We gather that the final short-list for the Presidency comprises seven candidates, of whom two are women. What are the chances of either woman being offered the post?


Hanna and Me: Passing on the Flame: There are only 12 days left to raise the amount needed to fund the documentary film about the centenary of Hanna Sheehy Skeffington’s courageous speaking tour of the US in 1917. To help Micheline follow her grandmother and tell her own campaign story in the US, please support the crowdfunding here.


One down, two to go!!!

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Dr Micheline Sheehy Skeffington tweeted her opinion regarding the acceptance by NUIG of the Gender Equality Task Force report and its recommendations, including gender quotas, but still no promotion of the five women academics.

Two NUI Galway unions have joined the Micheline’s Three Conditions campaign in welcoming NUI Galway’s Governing Body’s unanimous adoption today of the Gender Equality Task Force report. One of the report’s main recommendations requires gender quotas for promotion to senior academic staff at the university, which fulfills one of the three conditions demanded by the campaign.

However, NUI Galway Students’ Union and IFUT, the academic staff union, along with Dr Micheline Sheehy Skeffington voiced their serious concerns that the five women academics who have been forced to take their gender discrimination cases to the courts still have not been promoted. Additionally, SIPTU, the other staff union, which faulted the report and the task force that wrote it, saying it was biased and non-independent, also supports the campaign’s demand that the five be promoted.

The Students’ Union, IFUT and the Micheline’s Three Conditions campaign issued a joint statement saying they are deeply worried that NUI Galway management’s only real concern is to stop the bad publicity it has received, without actually addressing a structure which is deeply misogynist and unfair to women.

“Management must also promote the five women who were shortlisted, deemed eligible and not promoted along with Dr Sheehy Skeffington in the 2008/9 round of promotions to Senior Lecturer, rather than take cases to the High Court,” the statement says, pointing out that only one woman was promoted in that round against 16 men, amounting to just 6.7% of the female candidates who applied, compared to 50% of male candidates.

“We insist NUI Galway management ends its intransigence and promotes the five other women. We will continue to jointly campaign for this to happen until NUI Galway does so,” the statement ends.

The Údarás unanimously accepted the final report from the task force looking into gender inequality in senior posts at the university, and its 24 evidence-based recommendations. Two main recommendations are:

-All committees and working groups at the University should have a minimum of 40 per cent of women by the end of this year, while 50 per cent of the chairs of these influential committees should be women by late 2018.

-Mandatory gender quotas are required to ensure more women are promoted to senior academic posts.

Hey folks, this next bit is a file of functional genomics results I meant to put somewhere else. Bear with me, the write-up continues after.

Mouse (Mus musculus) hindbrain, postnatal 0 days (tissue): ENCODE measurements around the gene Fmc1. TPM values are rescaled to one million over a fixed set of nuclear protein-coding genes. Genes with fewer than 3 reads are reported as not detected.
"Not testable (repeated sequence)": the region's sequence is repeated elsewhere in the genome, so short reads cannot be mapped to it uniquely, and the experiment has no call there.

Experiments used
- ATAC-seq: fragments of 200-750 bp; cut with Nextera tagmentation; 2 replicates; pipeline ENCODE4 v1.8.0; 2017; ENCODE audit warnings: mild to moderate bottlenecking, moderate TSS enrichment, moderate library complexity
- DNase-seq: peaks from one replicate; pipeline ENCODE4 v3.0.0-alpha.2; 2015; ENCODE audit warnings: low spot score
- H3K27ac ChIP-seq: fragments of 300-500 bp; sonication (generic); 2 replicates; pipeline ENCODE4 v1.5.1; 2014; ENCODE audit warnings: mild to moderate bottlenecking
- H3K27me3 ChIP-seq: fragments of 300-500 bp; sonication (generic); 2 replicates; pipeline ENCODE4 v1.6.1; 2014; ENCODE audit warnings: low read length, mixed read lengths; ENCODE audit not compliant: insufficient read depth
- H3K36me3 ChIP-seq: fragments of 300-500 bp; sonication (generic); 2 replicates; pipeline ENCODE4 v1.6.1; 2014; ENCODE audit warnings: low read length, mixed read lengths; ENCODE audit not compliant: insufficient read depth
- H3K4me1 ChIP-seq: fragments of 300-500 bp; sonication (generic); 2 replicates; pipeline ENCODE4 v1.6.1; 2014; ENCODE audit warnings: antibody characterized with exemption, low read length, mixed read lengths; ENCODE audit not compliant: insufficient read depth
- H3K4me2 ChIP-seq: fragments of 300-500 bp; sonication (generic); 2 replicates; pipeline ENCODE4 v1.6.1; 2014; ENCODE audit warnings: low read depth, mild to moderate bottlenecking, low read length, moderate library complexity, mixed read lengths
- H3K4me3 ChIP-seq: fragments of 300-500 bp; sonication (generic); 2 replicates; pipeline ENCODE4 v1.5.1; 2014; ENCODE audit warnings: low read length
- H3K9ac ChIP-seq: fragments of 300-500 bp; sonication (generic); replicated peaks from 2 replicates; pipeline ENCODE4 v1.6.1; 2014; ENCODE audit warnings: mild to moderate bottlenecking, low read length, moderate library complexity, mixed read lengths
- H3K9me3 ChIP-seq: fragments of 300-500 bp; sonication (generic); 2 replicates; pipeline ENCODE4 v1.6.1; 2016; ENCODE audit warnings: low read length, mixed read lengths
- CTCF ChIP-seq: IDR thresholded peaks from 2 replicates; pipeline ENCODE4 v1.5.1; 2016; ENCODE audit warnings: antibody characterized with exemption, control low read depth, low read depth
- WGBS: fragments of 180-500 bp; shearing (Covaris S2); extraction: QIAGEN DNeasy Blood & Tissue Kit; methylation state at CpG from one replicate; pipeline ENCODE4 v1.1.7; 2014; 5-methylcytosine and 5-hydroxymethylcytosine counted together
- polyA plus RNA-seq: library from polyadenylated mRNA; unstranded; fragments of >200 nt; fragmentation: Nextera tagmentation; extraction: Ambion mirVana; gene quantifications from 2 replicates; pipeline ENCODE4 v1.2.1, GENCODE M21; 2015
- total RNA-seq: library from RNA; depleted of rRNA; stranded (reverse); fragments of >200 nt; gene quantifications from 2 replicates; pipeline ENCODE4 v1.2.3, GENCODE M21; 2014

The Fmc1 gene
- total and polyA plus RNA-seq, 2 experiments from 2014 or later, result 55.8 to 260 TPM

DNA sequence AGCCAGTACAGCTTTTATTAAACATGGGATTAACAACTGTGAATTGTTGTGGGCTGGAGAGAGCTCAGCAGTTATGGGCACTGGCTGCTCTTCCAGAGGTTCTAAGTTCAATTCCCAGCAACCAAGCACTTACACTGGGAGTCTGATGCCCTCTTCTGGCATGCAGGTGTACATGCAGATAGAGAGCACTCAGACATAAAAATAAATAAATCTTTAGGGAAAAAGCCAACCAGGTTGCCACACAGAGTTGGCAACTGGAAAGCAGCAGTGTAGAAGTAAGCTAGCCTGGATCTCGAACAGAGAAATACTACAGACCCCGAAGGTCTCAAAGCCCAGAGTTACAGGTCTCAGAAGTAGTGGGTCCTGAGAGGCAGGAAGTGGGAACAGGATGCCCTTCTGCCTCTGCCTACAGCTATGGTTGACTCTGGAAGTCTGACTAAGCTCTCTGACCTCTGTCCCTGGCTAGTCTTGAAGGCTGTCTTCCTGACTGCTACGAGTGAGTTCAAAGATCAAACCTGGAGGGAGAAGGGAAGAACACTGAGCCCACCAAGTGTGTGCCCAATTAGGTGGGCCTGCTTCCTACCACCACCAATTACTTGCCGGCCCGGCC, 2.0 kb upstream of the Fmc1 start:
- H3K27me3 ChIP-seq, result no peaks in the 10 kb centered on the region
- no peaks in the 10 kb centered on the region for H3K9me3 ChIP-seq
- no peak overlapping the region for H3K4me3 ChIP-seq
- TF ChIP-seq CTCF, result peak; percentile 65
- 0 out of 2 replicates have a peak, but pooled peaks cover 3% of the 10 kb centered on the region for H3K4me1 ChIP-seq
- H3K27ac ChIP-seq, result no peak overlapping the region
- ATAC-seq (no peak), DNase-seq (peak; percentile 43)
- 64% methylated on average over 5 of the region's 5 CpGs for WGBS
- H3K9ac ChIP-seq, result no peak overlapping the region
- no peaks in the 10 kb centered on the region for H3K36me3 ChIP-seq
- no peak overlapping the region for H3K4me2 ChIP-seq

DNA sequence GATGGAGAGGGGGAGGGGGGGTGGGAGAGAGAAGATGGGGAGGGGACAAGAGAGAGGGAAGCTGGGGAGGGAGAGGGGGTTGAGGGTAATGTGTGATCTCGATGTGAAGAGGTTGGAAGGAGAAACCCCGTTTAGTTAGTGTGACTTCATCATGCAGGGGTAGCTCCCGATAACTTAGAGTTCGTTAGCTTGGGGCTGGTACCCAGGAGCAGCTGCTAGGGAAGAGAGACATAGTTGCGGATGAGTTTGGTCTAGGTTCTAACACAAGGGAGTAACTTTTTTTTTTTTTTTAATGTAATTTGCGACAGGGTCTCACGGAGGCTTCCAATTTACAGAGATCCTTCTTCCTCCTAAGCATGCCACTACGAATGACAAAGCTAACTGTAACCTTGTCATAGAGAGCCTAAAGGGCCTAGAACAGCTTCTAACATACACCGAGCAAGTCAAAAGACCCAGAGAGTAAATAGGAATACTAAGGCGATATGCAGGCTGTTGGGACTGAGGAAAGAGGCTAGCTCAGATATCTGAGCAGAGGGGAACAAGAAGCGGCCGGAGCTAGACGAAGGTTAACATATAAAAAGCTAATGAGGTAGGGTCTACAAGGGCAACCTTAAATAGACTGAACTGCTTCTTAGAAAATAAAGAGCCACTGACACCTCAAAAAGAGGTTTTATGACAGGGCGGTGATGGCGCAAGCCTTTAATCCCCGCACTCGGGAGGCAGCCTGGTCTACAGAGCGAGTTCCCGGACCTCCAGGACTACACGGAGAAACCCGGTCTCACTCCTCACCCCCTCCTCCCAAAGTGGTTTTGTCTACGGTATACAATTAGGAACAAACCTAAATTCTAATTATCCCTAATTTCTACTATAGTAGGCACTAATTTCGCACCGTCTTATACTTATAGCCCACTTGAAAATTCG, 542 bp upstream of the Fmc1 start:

The report, written by Prof. Jane Grimson of TCD, recommends that the gender quotas follow a cascade system for the promotion of female academics. The Údarás mandated the newly appointed Vice President for Equality & Diversity to develop an Implementation Plan to be brought to the governing body this Autumn.

The acceptance of the report is the first time that any Irish university, educational institution, state or semi-state body has adopted mandatory quotas to address the lack of women in senior posts.

The use of gender quotas would satisfy one of the original conditions demanded by the Micheline’s Three Conditions campaign. Since then, Micheline has said that this improvement must be implemented fully for all academic and non-academic university staff. The cascade system of gender quotas was first suggested by Dr Sheehy Skeffington as a fair solution to one of three conditions that she wanted met by NUI Galway. Dr Sheehy Skeffington won a landmark gender discrimination case against the university in 2014. Because of the resulting bad publicity, NUI Galway President Jim Browne set up the task force and claimed that Dr Sheehy Skeffington was on it. She had never agreed to this and sent him her three conditions, which she has since gone on to campaign for. The first condition was justice for the five women academics who, like herself, were denied promotions seven years ago.

“The President keeps insisting he doesn’t have the power to promote the five women without them winning a court case. But that’s not true,” Dr Sheehy Skeffington said. “The President and the Governing Body have the power to promote whomever they wish. When he’s challenged on this, he then insists that promoting the five will lead to lots of additional claims for promotion. That’s nonsense. Most of the seven men shortlisted and not promoted in 2009 have since been promoted, unlike the five women who are still college lecturers. Even if management were forced to also promote the only two of those men who are still college lecturers, it will still cost the university less than the large salary they are paying the new Vice President for Equality and Diversity!”

The third condition set forth by the campaign requires the university to correct the imbalance between men and women in the subsequent 2013/14 round of promotions, in which Micheline and the five women were again not promoted.

A few days ago, SIPTU issued its own statement regarding the Gender Equality Task Force’s report and its recommendations. SIPTU Equality Committee at NUI Galway spokesperson Maggie Ronayne acknowledged the report’s positive elements, but cited ‘fundamental flaws’.

“The task force and its report are not independent and its focus is too narrow,” Ms Ronayne said, adding that the report “does not tackle the real problems faced by the majority of those working and studying at the university, a majority of whom are women.

“The report fails to address, in any meaningful way, the discrimination and unfair treatment faced by administrative, general operative and technical staff, academics and others on precarious contracts or casually employed, researchers or students. The few recommendations regarding some of these staff or students are token gestures or misguided proposals which may make matters worse.”

The campaign agrees with SIPTU on this point. The improvements just announced for women have to apply to ALL the women working in the university. The full report, which we have been told was amended on Friday after a subcommittee meeting where this criticism was raised, is expected to be published by NUI Galway in a week’s time. We wait to see if these changes are good enough.

Meanwhile, our main response is still “Promote the Five”!